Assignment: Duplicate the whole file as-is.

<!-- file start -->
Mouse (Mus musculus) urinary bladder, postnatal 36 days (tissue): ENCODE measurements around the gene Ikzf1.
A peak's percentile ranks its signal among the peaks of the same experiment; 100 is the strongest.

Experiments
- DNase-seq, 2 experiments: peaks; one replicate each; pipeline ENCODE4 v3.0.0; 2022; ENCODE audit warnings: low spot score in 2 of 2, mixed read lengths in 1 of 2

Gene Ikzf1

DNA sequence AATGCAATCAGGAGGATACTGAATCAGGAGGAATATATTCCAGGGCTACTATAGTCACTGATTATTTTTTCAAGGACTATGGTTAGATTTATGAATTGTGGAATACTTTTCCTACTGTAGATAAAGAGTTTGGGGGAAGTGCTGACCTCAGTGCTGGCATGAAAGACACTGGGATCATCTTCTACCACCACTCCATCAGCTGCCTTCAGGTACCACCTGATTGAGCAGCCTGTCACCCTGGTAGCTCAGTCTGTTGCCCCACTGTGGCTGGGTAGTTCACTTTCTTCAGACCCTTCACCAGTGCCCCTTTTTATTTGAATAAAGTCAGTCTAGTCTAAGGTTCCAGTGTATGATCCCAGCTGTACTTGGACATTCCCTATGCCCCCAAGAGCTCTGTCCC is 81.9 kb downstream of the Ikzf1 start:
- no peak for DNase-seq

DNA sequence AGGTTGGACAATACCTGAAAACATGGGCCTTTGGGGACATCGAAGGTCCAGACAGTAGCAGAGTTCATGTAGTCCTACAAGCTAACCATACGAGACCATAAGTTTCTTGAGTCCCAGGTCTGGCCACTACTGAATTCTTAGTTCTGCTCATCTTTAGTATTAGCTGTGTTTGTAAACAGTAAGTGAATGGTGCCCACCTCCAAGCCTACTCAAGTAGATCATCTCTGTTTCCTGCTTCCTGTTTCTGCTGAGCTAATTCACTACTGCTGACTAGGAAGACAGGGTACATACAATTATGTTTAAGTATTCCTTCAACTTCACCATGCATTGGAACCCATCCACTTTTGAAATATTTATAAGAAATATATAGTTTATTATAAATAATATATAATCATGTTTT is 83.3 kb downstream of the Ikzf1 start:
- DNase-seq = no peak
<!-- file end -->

Mouse (Mus musculus) urinary bladder, postnatal 36 days (tissue): ENCODE measurements around the gene Ikzf1.
A peak's percentile ranks its signal among the peaks of the same experiment; 100 is the strongest.

Experiments
- DNase-seq, 2 experiments: peaks; one replicate each; pipeline ENCODE4 v3.0.0; 2022; ENCODE audit warnings: low spot score in 2 of 2, mixed read lengths in 1 of 2

Gene Ikzf1

DNA sequence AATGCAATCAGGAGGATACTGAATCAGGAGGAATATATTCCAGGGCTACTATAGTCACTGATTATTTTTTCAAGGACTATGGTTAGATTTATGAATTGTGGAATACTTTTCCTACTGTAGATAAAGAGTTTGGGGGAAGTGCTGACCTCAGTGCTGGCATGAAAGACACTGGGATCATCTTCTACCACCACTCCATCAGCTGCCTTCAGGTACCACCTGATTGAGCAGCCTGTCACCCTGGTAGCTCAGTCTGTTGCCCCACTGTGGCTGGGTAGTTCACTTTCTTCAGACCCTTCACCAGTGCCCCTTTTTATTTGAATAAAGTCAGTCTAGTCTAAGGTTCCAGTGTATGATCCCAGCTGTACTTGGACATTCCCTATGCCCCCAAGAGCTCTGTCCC is 81.9 kb downstream of the Ikzf1 start:
- no peak for DNase-seq

DNA sequence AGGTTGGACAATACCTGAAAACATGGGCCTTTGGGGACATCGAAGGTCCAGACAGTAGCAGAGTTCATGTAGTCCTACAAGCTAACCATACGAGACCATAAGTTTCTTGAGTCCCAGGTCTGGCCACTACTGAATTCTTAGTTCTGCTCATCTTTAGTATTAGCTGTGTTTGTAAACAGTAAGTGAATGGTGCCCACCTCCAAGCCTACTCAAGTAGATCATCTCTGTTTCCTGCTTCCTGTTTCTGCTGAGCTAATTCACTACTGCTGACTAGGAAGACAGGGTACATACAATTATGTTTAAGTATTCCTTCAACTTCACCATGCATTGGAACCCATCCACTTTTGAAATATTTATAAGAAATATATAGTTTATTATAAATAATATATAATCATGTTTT is 83.3 kb downstream of the Ikzf1 start:
- DNase-seq = no peak